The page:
August 17, 2015
What’s the Economy for, Anyway?
Authors: de Graaf and Batker
Non-Fiction: 304 pages
Overview: ” In this funny, readable, and thought-provoking book, activists John de Graaf (coauthor of the bestselling Affluenza) and David Batker tackle thirteen economic issues, challenging the reader to consider the goal of our economy. Emphasizing powerful American ideals, including teamwork, pragmatism, and equality, de Graaf and Batker set forth a simple goal for any economic system: the greatest good for the greatest number over the longest run. Drawing from history and current enterprises, they show how the good life is achieved when people and markets work together with an active government to create a more perfect economy-one that works for everyone.”
“This book is an excellent contribution to our national discourse”
September 21, 2015
Author: Mary Beth Keane
Fiction: 320 pages
Overview: “*Starred Review* In this compelling historical novel, the infamous Typhoid Mary is given great depth and humanity by the gifted Keane (The Walking People, 2009). Irish immigrant Mary Mallon is eager to better her station in life and unafraid of hard work. When she is finally made a head cook, she is hired by some of the best families in Manhattan but unwittingly leaves a trail of disease in her wake. A “medical engineer” ultimately identifies her as a healthy carrier of typhoid fever and quarantines her on North Brother Island, where she is separated from her lifelong companion, Alfred Briehof, and forced to live in isolation. She is released three years later under the condition that she never cook again. But her inability to understand her condition, her passion for cooking, and the income she had become used to all conspire to lure her back into the kitchen. Keane not only makes of the headstrong Mary a sympathetic figure, she also brings the New York City of the early twentieth century to teeming life, sweeping readers into the crowded apartment buildings, filthy bars, and dangerous sweatshops of Upper Manhattan. Most movingly of all, she tells a great love story in depicting Mary and Alfred’s flawed but passionate relationship. A fascinating, often heartbreaking novel.”
“Like the silent carrier who is its heroine, this novel is so quietly assured that you won’t suspect it capable of transmitting such violence. It will seize you with its breathtaking intensity, its authority, and its beating heart.”
April 20, 2015
The Worst Hard Time
Author: Timothy Egan
Non-Fiction: 340 pages
“On April 14, 1935, the biggest dust storm on record descended over five states, from the Dakotas to Amarillo, Texas. People standing a few feet apart could not see each other; if they touched, they risked being knocked over by the static electricity that the dust created in the air. The Dust Bowl was the product of reckless, market-driven farming that had so abused the land that, when dry weather came, the wind lifted up millions of acres of topsoil and whipped it around in “black blizzards,” which blew as far east as New York. This ecological disaster rapidly disfigured whole communities. Egan’s portraits of the families who stayed behind are sobering and far less familiar than those of the “exodusters” who staggered out of the High Plains. He tells of towns depopulated to this day, a mother who watched her baby die of “dust pneumonia,” and farmers who gathered tumbleweed as food for their cattle and, eventually, for their children.”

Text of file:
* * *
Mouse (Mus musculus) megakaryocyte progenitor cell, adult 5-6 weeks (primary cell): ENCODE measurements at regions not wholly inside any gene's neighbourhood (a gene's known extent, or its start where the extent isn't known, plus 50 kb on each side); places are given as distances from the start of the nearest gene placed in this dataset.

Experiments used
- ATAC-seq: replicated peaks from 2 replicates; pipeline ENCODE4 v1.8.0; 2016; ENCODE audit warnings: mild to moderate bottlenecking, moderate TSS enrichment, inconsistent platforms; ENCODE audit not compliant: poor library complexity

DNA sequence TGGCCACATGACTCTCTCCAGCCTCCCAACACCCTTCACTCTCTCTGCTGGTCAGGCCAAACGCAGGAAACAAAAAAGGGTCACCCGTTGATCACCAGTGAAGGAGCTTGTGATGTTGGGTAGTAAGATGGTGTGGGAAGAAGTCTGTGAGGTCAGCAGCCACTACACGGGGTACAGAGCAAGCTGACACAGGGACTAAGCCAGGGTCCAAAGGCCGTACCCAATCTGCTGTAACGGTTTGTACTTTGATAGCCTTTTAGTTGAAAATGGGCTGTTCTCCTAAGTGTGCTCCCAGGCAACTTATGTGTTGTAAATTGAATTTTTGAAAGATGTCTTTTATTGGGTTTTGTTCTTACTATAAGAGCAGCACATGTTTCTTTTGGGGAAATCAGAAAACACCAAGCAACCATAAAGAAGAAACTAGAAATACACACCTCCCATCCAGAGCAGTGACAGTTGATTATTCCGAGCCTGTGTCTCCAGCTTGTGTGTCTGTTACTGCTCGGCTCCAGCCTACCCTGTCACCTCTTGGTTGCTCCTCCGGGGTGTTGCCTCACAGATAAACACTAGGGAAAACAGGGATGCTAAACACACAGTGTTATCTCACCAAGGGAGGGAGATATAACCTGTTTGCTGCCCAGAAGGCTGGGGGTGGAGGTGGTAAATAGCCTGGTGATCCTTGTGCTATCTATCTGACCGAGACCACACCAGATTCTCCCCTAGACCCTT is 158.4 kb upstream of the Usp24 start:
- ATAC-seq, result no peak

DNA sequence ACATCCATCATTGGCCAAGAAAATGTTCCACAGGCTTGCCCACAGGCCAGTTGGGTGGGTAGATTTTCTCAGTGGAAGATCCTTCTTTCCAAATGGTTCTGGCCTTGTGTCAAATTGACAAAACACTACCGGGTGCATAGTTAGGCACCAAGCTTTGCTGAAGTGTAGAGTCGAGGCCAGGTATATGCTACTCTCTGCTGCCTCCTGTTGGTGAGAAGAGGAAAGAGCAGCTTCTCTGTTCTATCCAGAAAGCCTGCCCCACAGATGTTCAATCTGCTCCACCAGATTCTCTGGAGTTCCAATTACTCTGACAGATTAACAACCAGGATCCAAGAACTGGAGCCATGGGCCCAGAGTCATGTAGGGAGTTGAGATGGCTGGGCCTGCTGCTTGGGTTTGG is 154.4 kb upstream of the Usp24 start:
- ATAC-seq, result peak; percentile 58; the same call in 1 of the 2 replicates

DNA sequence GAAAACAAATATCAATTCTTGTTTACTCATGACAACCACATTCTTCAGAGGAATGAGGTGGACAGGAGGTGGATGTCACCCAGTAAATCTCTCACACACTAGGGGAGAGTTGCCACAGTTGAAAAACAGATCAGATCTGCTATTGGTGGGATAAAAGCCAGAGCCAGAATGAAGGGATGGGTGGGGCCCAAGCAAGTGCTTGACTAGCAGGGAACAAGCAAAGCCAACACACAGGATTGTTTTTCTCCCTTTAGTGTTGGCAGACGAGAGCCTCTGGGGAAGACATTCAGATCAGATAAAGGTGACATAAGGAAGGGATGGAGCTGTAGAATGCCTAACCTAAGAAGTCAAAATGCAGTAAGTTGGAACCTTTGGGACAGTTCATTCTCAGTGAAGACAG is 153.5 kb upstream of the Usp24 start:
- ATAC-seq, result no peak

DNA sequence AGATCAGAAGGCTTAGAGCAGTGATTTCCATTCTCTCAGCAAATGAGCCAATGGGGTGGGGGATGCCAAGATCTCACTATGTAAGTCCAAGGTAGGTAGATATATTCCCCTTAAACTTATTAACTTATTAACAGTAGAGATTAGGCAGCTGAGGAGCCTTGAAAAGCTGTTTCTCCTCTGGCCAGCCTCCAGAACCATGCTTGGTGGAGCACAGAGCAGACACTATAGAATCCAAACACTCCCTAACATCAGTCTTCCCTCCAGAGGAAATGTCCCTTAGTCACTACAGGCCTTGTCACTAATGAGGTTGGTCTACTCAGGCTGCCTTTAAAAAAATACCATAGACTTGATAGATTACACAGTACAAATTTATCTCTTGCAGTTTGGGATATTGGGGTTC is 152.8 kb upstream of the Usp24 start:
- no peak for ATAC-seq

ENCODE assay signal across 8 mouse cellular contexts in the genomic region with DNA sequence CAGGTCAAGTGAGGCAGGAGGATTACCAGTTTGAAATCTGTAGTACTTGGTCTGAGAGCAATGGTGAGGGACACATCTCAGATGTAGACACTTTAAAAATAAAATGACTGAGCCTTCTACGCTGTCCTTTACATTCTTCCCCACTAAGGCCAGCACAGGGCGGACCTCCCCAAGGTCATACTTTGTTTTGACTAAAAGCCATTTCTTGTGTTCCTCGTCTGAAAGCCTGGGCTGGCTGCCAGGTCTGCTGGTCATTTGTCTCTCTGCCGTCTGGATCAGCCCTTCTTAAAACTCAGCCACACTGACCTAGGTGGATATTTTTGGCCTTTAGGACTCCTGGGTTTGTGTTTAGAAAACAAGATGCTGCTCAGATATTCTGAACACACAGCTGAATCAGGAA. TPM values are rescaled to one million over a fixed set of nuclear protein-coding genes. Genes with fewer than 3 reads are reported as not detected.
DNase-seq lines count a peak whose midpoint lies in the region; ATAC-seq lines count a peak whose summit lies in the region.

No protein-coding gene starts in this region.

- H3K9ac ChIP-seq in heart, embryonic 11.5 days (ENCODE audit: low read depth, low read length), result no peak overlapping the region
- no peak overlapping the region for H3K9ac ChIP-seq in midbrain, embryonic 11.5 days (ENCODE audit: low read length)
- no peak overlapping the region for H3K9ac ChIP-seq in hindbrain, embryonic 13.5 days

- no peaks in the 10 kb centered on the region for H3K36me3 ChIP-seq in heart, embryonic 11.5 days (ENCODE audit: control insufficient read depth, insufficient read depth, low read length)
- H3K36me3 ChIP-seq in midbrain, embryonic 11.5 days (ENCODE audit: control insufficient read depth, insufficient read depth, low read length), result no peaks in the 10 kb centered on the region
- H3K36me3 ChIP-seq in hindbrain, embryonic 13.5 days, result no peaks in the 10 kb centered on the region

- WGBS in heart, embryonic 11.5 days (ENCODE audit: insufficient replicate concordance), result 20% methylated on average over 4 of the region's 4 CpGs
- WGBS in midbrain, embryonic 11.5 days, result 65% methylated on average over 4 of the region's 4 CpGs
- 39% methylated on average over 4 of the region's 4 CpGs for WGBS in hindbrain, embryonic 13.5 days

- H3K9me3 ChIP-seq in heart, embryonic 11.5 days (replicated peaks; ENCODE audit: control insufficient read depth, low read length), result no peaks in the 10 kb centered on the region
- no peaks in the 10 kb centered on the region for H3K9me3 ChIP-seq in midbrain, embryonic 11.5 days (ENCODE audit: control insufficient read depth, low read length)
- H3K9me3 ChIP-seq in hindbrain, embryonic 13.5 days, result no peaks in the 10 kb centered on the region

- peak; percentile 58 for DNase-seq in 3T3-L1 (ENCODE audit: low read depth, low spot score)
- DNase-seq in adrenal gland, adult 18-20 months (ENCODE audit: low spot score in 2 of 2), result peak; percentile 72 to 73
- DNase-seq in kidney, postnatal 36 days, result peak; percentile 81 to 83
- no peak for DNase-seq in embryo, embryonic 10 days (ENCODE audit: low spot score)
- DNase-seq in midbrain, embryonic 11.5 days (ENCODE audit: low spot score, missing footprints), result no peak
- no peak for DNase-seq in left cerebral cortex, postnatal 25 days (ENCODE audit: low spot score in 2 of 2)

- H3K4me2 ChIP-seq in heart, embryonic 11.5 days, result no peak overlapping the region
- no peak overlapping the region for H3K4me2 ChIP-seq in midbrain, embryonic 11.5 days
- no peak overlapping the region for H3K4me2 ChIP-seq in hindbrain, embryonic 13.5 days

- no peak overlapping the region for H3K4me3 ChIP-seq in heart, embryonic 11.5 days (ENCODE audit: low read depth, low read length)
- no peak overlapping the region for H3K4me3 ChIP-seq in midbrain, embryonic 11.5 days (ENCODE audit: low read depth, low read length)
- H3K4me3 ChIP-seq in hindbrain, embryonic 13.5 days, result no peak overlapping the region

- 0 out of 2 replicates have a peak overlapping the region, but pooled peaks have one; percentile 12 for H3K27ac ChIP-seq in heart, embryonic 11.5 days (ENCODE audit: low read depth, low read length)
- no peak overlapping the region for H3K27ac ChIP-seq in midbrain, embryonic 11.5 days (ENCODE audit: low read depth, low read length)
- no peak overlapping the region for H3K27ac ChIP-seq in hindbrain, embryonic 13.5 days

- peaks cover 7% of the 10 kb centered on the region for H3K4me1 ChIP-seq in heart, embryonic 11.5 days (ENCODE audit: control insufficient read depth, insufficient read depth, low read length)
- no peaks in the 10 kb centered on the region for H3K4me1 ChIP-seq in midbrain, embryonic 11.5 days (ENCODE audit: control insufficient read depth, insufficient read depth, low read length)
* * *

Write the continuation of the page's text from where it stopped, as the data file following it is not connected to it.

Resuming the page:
–The New Yorker
“[A] fierce, humane account of the dreams and extremes that crashed head on during the nearly decade-long calamity of the Dust Bowl.”
–The New York Times
May 18, 2015
Author: Sinclair Lewis
Fiction: 451 pages
Overview: “Main Street, the story of an idealistic young woman’s attempts to reform her small town, brought Lewis immediate acclaim when it was published in 1920. It remains one of the essential texts of the American scene. Lewis Mumford observed: “In Main Street an American had at last written of our life with something of the intellectual rigor and critical detachment that had seemed so cruel and unjustified [in Charles Dickens and Matthew Arnold]. Young people had grown up in this environment, suffocated, stultified, helpless, but unable to find any reason for their spiritual discomfort. Mr. Lewis released them.”
June 15, 2015
The Reason I Jump
Author: Naoki Higashida
Non-Fiction: 176 pages
“This is a guide to what it feels like to be autistic. . . . In Mitchell and Yoshida’s translation, [Higashida] comes across as a thoughtful writer with a lucid simplicity that is both childlike and lyrical. . . . Higashida is living proof of something we should all remember: in every autistic child, however cut off and distant they may outwardly seem, there resides a warm, beating heart.” –Financial Times (UK)